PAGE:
Grande Halle de la Villette: one of the last remnants of the former slaughterhouses, this building became a historical monument in 1979. Today, it is a cultural park where urban arts are exhibited.

Théâtre Paris – Villette: created in 1972, when the slaughterhouses were still in operation, this theatre was called Théâtre Présent. Its name was changed to the one we know today in 1986.

Fontaine du Château d’eau: also known as Fontaine aux lions de Nubie (the Nubian Lions Fountain) or Fontaine de Bondy (Bondy Fountain), it was built in 1811 and certified as a historical monument in 1979.

Zénith Paris – La Villette: this large concert hall, inaugurated in 1984, has a maximum capacity of 6,804 seats. Many artists come to perform in this venue.

Main Attractions
The two main avenues in the Buttes Chaumont area are Avenue de Flandre and Avenue Jean-Jaurès linked by Place de la Bataille-de-Stalingrad. The first overlooks the Porte de la Villette, the second the Porte de Pantin. Rue de Crimée, which stretches from rue d’Aubervilliers to place des Fêtes, is the longest street in the Buttes Chaumont area (2,540 m). The boulevard de la Villette, which materializes its southern limit, separates it from the 10th.

The Robert-Debré Hospital, the Grande halle de la Villette and the Cité des sciences et de l’industrie are the three largest buildings in the arrondissement. The other most important buildings are the Cité de la Musique, the National Conservatory of Music and Dance of Paris, the Center des Archives de Paris, the Lycée Henri-Bergson, the Municipal Conservatory and a cultural establishment, the Centquatre-Paris.

There are also many cultural places, such as Maison du film, the FRAC d’Ile-de-France, Le Plateau. Many barges around the Canal de l’Ourcq have a cultural vocation (opera, cinema, theatre). The Cité de la Musique, the National Conservatory and the Parisian Zénith are located on the edge of the Parc de la Villette, near the Grande Halle. The Philharmonie de Paris, a large symphony concert hall with 2,400 seats, was added to the Cité de la Musique in 2015.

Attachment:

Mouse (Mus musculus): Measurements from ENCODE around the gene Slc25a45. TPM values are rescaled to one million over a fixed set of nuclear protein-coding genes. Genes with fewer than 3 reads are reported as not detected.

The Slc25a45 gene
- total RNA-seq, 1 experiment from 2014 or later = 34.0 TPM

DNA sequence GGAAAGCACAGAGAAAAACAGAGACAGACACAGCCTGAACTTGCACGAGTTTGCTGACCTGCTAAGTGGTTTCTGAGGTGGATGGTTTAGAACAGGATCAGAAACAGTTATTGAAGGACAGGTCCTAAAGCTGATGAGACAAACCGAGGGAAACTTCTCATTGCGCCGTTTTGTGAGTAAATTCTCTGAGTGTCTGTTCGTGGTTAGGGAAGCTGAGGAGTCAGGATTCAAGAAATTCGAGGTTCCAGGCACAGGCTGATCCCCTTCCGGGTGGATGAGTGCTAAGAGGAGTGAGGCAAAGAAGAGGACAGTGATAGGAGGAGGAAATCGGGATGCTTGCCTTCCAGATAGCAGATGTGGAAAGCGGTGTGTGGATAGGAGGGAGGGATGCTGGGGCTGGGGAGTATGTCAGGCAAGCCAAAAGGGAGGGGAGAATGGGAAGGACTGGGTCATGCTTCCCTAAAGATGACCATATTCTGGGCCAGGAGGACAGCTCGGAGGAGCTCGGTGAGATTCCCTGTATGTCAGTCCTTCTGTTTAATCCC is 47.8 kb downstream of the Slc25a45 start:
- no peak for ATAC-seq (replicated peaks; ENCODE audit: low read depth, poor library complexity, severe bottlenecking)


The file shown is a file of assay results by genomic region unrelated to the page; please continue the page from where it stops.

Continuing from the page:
Town hall of the 19th arrondissements of Paris
The town hall of the 19th arrondissements of Paris is the building that houses the municipal services of the Buttes Chaumont area of Paris, France. The town hall of the 19th arrondissements is located on Place Armand-Carrel. The building was designed by architect Gabriel Davioud and constructed between 1876 and 1878.

The facade of the central pavilion is decorated with the sculptures of The Water Supply by Aristide Croisy and The Cattle Supply, by Georges Clère. The painter Diogène Maillart is the author of the ceiling of the grand staircase, La Ville de Paris instructing its children, and of the ceiling of the landing, La Parure de la femme. Henri Gervex is the author of the painting Mathurin Moreau (sculptor and mayor of the 19th arrondissements) marrying his son, hung in the wedding hall.

Church of Saint-Jacques-Saint-Christophe de la Villette
The church of Saint-Jacques-Saint-Christophe de la Villette, located 6 place de Bitche, is a Catholic parish church built between 1841 and 1844. The church is neoclassical in style, modeled on early Christian basilicas.

The facade is dominated by a porch, of Italian inspiration, with 2 levels. The first level has pilasters of the Corinthian order and, on either side of the entrance, two niches shelter the statue of the two patron saints of the church, due to Antoine Laurent Dantan. The second level is pierced, in its center, with three semicircular bays and decorated with pilasters of the composite order. The whole is crowned with a triangular pediment. The nave is separated from the aisles by a row of Doric columns, fluted in their upper part, which support a row of high windows. The central nave is covered with a painted wooden coffered ceiling.

Church of St. John the Baptist in Belleville